Letter: Labour fail on poverty
David Miliband’s recent article (Taking steps to combat fuel poverty, 30 April) reinforces the feeling that Labour is far removed from reality. Rather than a strident defence of people on low incomes in the face of rising energy costs, the article reads more like an apology for the energy industry’s corporate greed and government ambivalence to fuel poverty.
Labour has had ten years to sort out the sharp pricing practices linked with pre-payment meters. Ten years of people scraping pennies together to pay for tomorrow’s light or heat, condemned to pay more than everyone else for their energy.
The government wants to delay even more: waiting for reports, consulting with the energy companies and then, at the very last, possibly introducing legislation – but not to remove unfair pricing practice, but merely “reduce unfair differentials”. Not surprising, given that this government is terrified of challenging corporate excess.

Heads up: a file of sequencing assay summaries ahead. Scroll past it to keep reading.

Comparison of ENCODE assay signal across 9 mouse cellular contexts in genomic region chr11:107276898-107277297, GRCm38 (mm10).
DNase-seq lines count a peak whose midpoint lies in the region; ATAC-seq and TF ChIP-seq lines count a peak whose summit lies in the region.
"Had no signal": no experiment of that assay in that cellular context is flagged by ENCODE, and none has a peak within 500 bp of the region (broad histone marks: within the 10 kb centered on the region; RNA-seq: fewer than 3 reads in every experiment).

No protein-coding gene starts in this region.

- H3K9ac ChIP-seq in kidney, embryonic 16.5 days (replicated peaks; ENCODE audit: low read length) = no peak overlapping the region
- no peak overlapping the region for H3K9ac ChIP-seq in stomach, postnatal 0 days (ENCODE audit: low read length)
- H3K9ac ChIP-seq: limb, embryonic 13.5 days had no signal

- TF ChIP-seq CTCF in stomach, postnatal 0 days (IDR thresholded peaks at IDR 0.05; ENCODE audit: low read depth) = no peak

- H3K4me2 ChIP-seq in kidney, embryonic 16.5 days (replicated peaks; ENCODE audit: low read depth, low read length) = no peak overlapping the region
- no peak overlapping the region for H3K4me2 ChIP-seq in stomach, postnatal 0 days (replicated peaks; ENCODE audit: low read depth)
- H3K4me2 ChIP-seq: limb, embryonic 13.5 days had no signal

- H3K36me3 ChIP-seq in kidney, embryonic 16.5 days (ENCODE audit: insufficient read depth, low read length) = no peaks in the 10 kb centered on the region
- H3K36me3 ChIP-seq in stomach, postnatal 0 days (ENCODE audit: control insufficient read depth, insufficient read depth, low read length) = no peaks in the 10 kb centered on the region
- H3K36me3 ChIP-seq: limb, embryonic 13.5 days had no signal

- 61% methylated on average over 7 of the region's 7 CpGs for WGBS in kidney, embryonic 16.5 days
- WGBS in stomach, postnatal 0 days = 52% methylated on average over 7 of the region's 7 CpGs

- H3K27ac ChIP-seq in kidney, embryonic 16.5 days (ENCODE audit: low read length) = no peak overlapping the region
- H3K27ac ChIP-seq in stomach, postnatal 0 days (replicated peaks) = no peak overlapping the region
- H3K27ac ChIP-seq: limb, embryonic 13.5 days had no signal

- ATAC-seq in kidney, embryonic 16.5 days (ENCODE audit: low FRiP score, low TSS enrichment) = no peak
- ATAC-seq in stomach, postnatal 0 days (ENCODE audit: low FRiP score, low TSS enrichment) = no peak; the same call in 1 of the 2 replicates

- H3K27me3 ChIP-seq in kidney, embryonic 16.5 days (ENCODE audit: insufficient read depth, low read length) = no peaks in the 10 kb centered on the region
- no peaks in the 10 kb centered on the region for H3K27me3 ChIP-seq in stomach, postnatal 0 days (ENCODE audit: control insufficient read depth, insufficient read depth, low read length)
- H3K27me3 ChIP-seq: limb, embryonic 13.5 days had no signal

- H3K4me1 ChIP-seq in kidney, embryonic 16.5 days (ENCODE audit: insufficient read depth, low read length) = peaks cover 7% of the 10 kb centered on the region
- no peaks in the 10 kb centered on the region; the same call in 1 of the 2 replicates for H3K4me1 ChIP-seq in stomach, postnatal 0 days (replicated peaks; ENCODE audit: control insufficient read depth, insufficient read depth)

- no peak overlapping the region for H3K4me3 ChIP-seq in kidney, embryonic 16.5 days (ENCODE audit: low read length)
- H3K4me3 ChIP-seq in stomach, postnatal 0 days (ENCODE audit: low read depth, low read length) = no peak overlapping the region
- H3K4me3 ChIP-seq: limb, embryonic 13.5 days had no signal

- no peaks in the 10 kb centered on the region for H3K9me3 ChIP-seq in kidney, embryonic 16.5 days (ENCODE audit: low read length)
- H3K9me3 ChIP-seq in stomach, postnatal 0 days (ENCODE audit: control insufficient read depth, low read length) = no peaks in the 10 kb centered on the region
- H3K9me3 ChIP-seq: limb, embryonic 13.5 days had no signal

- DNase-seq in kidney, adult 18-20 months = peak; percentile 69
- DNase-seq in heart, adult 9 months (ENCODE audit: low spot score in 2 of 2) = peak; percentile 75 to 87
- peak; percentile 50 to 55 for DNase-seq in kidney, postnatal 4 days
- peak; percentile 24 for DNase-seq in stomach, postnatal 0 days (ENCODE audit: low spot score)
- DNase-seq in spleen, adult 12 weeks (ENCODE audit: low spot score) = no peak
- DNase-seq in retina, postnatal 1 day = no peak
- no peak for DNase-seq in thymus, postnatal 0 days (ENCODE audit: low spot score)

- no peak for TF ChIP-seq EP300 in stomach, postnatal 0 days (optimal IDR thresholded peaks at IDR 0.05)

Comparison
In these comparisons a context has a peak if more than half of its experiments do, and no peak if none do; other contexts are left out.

A massive home insulation programme, instead of half hearted tokenism, would have a huge effect in helping keep homes warm, costs down and lower domestic carbon emissions. A national insulation programme should be treated with all the zeal of a war effort.
However, since Labour prizes fat cat appeasement before a progressive and equitable society, this seems unlikely.